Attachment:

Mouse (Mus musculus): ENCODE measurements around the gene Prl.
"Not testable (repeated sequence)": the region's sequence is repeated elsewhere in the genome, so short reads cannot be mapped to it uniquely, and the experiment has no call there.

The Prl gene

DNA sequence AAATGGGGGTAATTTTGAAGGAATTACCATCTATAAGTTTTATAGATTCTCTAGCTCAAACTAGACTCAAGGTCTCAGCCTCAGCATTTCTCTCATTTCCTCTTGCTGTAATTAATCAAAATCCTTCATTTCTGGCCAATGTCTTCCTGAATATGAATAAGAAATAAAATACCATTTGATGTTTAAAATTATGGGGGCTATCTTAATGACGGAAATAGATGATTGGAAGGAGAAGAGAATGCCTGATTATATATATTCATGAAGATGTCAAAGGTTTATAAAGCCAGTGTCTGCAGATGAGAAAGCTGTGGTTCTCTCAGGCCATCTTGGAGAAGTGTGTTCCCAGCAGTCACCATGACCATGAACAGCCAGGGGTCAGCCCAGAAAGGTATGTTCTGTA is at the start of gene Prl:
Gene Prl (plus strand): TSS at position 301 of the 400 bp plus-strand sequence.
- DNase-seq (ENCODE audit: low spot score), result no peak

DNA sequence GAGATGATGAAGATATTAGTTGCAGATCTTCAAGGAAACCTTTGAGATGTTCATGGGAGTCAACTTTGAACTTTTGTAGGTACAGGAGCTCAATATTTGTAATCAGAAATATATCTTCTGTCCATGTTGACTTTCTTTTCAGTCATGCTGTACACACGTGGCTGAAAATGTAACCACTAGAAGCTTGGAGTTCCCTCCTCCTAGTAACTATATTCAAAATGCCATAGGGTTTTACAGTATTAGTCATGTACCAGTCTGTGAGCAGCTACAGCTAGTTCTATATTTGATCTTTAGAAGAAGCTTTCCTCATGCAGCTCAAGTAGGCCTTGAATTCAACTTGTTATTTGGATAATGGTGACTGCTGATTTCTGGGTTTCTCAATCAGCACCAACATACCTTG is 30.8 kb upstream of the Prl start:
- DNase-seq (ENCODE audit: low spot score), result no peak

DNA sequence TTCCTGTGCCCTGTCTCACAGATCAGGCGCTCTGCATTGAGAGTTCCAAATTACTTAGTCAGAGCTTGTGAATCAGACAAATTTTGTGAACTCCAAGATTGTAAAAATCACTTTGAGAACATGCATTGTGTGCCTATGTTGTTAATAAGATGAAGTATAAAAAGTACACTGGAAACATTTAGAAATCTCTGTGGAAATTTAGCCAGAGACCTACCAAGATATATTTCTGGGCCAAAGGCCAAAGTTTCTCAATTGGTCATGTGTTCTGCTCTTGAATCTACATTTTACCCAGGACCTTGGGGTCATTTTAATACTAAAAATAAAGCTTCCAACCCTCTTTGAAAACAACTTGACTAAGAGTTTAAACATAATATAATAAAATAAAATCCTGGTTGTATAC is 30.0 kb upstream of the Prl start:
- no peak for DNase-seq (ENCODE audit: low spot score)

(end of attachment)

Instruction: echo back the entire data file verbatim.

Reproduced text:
Mouse (Mus musculus): ENCODE measurements around the gene Prl.
"Not testable (repeated sequence)": the region's sequence is repeated elsewhere in the genome, so short reads cannot be mapped to it uniquely, and the experiment has no call there.

The Prl gene

DNA sequence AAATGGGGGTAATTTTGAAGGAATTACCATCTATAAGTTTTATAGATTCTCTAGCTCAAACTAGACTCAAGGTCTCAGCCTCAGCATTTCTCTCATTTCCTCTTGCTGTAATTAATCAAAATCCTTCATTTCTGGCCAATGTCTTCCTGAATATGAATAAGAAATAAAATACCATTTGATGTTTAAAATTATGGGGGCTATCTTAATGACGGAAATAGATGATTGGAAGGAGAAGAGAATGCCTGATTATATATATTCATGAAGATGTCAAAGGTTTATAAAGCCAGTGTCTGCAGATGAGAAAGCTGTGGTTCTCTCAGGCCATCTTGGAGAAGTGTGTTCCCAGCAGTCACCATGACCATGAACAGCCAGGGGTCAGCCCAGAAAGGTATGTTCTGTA is at the start of gene Prl:
Gene Prl (plus strand): TSS at position 301 of the 400 bp plus-strand sequence.
- DNase-seq (ENCODE audit: low spot score), result no peak

DNA sequence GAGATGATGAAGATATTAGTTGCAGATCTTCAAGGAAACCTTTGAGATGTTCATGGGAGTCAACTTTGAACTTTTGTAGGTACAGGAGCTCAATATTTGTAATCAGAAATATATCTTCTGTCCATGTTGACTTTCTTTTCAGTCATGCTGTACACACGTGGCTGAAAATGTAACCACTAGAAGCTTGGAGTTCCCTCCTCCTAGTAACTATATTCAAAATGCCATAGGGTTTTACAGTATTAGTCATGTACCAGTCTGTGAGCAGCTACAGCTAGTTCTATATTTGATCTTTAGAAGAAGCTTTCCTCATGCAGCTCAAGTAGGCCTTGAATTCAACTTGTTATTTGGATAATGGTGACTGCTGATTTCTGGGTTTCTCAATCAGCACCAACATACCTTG is 30.8 kb upstream of the Prl start:
- DNase-seq (ENCODE audit: low spot score), result no peak

DNA sequence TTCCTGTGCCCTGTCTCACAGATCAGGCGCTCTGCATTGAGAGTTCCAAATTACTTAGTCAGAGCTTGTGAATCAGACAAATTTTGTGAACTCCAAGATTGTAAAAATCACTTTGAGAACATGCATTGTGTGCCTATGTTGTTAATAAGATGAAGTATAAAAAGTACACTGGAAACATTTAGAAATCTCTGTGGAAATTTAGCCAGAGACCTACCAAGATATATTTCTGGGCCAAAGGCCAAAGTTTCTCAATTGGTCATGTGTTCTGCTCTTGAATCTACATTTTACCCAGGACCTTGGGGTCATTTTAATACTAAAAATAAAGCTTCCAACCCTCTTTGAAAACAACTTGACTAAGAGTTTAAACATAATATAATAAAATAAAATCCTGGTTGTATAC is 30.0 kb upstream of the Prl start:
- no peak for DNase-seq (ENCODE audit: low spot score)